Unsurprisingly, Coughtrie’s excellent form attracted selectors leading to representing Edinburgh District and playing national trials. Following a spell as Scotland reserve, he made his international debut against France in Paris in January 1959, the Glasgow Herald report commending him for “splendid covering, kicking and tackling” while his second cap, against Wales, earned him the accolade of “man of the match, his covering and kicking was immense” in the London Daily News report.
After only four internationals, he was selected for the 1959 Lions tour. Unfortunately he was only fit to play in two matches in Australia, against Queensland and a New South Wales Country XV, both won by the Lions but at considerable cost to Stan. Having injured his back in the first game he aggravated it badly in the second game, rendering him unfit for the rest of the tour. Although he travelled to New Zealand with the party, he retuned home at his own request, bringing a premature and disappointing end to his trip but one that provided some good memories.
He was not selected for Scotland again until February 1962 versus Wales, when his shrewd kicking helped Scotland to their first win in Cardiff since 1927. Six consecutive caps followed, his final one against England at Twickenham in 1963, when Richard Sharp’s famous try ensured the English victory and denied Scotland a Triple Crown.
Years later a clip of that score appeared in the opening sequence of a TV sports quiz programme, showing Stan the last defender between Sharp and the tryline. To his credit he used to joke that he watched the clip optimistically each week in the hope that one evening it would show him successfully tackling Sharp!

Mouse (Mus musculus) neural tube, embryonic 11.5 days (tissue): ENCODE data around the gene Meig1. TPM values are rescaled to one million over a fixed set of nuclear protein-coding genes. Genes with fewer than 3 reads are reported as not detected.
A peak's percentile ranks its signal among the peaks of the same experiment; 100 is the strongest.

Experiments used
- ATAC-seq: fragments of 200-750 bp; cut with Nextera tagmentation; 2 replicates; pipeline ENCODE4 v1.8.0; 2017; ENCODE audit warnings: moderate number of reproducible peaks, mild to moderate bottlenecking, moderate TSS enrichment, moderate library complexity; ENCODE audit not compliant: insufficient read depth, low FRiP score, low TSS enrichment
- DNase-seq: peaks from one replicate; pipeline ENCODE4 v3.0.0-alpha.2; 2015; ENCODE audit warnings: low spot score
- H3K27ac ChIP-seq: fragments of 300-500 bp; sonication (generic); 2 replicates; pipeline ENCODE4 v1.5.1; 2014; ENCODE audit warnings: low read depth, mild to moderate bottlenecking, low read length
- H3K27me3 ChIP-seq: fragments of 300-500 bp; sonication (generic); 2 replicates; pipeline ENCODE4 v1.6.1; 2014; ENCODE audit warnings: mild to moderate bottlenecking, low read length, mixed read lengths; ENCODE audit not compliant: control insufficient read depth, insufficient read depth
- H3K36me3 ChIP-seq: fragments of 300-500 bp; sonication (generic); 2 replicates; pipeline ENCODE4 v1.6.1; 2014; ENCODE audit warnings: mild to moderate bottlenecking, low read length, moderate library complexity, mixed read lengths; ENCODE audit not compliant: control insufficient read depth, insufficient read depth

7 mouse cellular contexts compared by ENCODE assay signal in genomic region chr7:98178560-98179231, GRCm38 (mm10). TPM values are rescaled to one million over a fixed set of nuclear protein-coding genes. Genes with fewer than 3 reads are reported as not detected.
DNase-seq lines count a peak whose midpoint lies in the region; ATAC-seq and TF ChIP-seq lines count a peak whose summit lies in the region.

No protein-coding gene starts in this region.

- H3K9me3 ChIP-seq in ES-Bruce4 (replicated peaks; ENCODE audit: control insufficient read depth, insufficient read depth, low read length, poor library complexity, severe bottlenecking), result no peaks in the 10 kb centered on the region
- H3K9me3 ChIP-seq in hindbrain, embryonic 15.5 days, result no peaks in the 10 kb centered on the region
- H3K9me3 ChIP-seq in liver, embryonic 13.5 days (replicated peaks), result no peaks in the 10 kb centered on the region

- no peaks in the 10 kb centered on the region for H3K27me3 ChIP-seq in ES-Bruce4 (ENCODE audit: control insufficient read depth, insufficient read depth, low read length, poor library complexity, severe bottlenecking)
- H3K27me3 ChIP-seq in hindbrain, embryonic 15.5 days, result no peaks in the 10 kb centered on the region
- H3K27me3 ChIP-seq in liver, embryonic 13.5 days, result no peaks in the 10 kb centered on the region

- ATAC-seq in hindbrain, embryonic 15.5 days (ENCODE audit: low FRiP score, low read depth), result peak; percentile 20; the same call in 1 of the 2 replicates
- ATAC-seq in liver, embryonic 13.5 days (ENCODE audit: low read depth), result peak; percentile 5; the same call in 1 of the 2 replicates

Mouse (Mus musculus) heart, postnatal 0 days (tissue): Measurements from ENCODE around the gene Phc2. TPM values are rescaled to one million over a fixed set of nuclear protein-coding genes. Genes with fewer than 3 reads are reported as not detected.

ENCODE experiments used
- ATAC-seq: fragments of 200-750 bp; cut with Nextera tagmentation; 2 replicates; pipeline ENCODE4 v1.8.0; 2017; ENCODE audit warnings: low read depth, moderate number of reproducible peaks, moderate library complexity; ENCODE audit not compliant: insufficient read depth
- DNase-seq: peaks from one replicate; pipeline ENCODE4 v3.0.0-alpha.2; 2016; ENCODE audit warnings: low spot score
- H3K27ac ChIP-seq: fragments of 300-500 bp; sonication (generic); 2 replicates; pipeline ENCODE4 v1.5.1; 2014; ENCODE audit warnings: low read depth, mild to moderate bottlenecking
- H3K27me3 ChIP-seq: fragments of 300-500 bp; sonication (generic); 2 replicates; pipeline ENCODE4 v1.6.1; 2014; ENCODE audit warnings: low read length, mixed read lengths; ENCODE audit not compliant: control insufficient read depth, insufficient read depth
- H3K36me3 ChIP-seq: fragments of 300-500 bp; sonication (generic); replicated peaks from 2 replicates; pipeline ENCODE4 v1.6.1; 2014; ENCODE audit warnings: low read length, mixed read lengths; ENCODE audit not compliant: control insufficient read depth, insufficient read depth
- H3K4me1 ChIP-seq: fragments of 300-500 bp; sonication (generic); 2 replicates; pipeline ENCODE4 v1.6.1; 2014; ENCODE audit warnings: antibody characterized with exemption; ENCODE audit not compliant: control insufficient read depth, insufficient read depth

Shortly after, he retired from club rugby to concentrate on cricket, playing for Clydesdale whom he captained twice to the Western District Union Championship, in 1966 and 1971, a notable achievement. According to teammate John Baxter:”Stan was a good batsman but excelled as a leader of men. He had the knack of dealing with people in the right way, had a lovely sense of humour and had the whole team wanting to do well for him.”
In 1960 he married his first wife Catriona in Pollokshields. The couple had three children, Linda, Keith and Claire, and set up home in Glasgow where he had been recruited by accountancy firm, Stenhouse. In 1966 the family spent a year in South Africa due to Stan being posted there on business and although the marriage later ended in divorce, relationships continued to be very cordial.
After South Africa he became involved in the sports shop business, operating as Stan Coughtrie [Sports] Ltd. His first was in Paisley Road West, Glasgow, followed by others in East Kilbride, Livingston, Cumbernauld and Pitlochry, which through hard work he built into a successful enterprise.
In 1978 in Edinburgh he married Moray with whom he happily remained, initially living in Kinross before moving to France in retirement about 25 years ago, settling in a small rural town, Le Poire sur Vie, in the Vendee which both knew through friends.
Stan very much enjoyed the French way of life, entertaining guests with good food and wine, speaking the language, making friends locally and playing golf. Latterly he relished return trips to Scotland, reconnecting with old friends and playing in golf outings.
A much loved family man, Stan was a kind, warm, supportive individual interested in others, who once people met him always remembered him. While very competitive he remained understated about his sporting achievements, possibly not fully appreciating the extent of his own abilities.
He is survived by his wife, children, step children Peter and Julie, and grandchildren Calum, Hannah, Louis and Rosie.